Jurors resumed deliberating charges Wednesday against a man accused of helping plot a 2012 house explosion in Indianapolis that killed a couple and damaged or destroyed more than 80 homes.
The jury in Fort Wayne was meeting after deliberating for about an hour Tuesday following closing arguments on the murder, arson and insurance fraud against 57-year-old Bob Leonard.
Prosecutors allege he helped his half brother, Mark Leonard, in a plot to recover $300,000 in insurance money.
Mark Leonard is serving two life sentences after being convicted in July on murder, arson and other charges. Authorities said he was the mastermind behind the plot, which they say also included his girlfriend at the time, Monserrate Shirley, Bob Leonard and two other men.
Leonard's attorney, Ted Minch, told jurors on Tuesday that prosecutors failed to prove that his client was at the home on the day of the explosion on Nov. 10, 2012. He also said phone records don't show that Leonard had any contact with Gary Thompson, an alleged co-conspirator.
Minch also spent much of his two-hour presentation trying to discredit the testimony of Shirley, who owned the house that exploded in the neighborhood on the city's south side. Shirley had the motivation to commit the crime because she was the one with the financial problems, Minch said.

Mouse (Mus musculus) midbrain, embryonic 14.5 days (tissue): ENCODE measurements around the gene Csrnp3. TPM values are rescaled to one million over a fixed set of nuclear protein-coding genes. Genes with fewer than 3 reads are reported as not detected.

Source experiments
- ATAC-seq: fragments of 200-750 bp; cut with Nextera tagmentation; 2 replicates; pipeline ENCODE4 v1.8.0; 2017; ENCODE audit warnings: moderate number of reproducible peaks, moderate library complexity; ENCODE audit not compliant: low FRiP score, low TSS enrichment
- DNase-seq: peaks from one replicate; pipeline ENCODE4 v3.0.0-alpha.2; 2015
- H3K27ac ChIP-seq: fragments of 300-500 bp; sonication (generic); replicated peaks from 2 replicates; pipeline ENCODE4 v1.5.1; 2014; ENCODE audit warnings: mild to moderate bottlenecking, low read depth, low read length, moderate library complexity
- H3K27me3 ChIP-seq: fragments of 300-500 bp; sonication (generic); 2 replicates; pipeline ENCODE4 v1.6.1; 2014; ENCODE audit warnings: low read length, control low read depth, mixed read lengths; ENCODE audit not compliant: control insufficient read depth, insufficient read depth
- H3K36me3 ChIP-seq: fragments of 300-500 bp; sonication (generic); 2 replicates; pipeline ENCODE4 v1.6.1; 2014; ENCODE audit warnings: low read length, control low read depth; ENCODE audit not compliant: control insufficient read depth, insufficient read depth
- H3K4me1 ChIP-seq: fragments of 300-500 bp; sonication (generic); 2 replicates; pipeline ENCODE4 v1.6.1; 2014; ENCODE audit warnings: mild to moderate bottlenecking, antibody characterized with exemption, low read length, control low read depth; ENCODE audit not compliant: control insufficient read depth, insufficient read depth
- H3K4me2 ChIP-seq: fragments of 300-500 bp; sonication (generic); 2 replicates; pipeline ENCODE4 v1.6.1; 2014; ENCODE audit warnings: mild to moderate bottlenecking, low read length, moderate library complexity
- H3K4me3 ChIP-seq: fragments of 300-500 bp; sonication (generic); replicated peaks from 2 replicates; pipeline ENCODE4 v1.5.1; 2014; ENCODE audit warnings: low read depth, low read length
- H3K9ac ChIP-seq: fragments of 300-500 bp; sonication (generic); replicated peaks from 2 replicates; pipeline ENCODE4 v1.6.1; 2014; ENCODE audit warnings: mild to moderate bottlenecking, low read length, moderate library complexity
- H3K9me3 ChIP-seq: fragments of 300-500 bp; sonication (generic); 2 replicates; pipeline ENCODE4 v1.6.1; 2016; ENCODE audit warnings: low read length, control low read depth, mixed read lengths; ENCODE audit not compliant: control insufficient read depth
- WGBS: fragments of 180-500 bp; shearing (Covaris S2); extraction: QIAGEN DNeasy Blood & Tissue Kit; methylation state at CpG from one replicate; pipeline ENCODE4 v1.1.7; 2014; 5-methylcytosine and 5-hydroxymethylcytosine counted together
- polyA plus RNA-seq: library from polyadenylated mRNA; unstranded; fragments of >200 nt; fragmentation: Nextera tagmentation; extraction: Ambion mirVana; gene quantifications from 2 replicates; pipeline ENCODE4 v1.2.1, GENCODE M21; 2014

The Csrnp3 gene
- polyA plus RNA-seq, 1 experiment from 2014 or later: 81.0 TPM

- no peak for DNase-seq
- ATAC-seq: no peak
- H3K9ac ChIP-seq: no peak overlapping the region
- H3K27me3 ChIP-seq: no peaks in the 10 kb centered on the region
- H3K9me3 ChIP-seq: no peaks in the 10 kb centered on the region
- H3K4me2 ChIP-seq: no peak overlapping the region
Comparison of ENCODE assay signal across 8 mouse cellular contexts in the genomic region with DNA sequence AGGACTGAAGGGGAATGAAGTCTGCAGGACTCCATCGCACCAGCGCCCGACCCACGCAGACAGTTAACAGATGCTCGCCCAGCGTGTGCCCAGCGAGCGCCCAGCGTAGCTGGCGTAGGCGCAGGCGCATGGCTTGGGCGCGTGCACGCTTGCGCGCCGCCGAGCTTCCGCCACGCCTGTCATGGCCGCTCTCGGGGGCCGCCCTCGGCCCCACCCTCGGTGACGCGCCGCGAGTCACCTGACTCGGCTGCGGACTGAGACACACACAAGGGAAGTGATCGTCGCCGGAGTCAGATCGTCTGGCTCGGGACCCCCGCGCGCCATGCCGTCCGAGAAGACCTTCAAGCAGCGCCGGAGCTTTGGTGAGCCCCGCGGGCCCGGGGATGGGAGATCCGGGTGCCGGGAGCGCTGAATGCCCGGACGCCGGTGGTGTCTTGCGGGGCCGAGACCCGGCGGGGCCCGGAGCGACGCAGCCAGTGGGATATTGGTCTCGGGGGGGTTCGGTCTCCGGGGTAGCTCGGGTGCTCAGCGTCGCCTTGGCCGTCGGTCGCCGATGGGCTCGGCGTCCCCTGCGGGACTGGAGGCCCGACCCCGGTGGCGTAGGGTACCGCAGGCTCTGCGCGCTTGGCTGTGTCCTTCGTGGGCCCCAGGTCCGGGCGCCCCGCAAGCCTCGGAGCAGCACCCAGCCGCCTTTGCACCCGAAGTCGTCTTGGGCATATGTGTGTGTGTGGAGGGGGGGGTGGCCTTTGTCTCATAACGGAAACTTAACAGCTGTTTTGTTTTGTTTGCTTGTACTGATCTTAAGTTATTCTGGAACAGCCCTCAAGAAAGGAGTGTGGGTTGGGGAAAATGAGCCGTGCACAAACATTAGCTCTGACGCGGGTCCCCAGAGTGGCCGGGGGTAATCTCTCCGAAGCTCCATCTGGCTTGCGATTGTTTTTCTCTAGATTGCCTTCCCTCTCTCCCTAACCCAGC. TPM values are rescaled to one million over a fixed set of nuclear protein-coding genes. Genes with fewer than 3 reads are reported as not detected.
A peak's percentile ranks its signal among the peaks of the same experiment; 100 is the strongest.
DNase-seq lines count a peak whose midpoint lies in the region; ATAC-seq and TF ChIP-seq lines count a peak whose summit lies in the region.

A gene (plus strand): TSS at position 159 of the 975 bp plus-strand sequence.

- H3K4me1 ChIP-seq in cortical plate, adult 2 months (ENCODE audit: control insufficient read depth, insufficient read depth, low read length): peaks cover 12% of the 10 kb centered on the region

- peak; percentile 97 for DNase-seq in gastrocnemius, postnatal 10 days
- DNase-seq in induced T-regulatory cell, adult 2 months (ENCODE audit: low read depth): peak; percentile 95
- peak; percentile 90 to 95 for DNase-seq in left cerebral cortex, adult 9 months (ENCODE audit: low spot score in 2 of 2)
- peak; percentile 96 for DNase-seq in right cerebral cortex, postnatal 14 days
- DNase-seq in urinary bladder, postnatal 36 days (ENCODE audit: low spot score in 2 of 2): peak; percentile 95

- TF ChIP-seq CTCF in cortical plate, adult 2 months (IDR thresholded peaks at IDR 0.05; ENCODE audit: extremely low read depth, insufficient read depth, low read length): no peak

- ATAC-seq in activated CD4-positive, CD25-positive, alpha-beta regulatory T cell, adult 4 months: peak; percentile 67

Her cooperation led to charges against two alleged co-conspirators, Glenn Hults and Thompson, who face a joint June trial.
Shirley testified earlier this month that Bob Leonard was brought into the plot after a first attempt to burn down her house failed in October 2012.
Shirley told the court that when she asked him about the explosion that killed her next-door neighbors, he replied: "Oh well, they died. You were in it. You talk, we talk."
Jennifer and John "Dion" Longworth were killed in the explosion and fire that followed.
Shirley, who pleaded guilty last year to two conspiracy charges, faces a prison sentence of 20 to 50 years.
Marion County Deputy Prosecutor Mark Hollingsworth told jurors the testimony they heard, along with surveillance video and DNA evidence prove that Leonard as involved and told jurors the explosion was no accident.
"This was not a utility malfunction by any means," Hollingsworth said.
Leonard did not take the witness stand Friday as the defense spent about a half hour presenting testimony after jurors heard 16 days of testimony from prosecution witnesses.
His trial was moved to Fort Wayne because of extensive media coverage in Indianapolis.